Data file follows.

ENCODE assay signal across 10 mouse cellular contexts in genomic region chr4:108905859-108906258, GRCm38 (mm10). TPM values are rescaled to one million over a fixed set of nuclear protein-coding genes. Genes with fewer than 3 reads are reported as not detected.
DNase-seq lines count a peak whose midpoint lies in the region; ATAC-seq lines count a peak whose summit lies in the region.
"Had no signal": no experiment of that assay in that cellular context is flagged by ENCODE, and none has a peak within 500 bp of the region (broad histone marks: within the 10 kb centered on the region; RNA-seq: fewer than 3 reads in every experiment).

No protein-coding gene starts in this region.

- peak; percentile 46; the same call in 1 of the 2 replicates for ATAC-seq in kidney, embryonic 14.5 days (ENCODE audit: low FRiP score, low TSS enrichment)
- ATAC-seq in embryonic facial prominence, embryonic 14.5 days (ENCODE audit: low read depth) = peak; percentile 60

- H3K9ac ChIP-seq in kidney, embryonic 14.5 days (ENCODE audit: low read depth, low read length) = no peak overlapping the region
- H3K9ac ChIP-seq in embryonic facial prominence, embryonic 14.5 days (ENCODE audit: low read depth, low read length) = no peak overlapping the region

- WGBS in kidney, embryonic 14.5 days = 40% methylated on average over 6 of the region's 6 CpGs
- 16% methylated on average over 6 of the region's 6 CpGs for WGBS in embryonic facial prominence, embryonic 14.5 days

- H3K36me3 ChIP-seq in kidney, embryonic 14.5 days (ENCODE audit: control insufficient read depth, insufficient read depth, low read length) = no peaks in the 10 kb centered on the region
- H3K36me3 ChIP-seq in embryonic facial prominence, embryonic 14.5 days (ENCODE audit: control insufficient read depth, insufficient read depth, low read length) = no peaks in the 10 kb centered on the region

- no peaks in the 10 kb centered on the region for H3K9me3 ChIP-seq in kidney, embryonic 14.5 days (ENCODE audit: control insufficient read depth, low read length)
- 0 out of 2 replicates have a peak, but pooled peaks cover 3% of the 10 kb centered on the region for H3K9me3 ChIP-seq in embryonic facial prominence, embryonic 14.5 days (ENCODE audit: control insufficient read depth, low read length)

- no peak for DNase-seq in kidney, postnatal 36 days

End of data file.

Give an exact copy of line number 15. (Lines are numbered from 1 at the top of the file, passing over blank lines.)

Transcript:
- no peak for DNase-seq in kidney, postnatal 36 days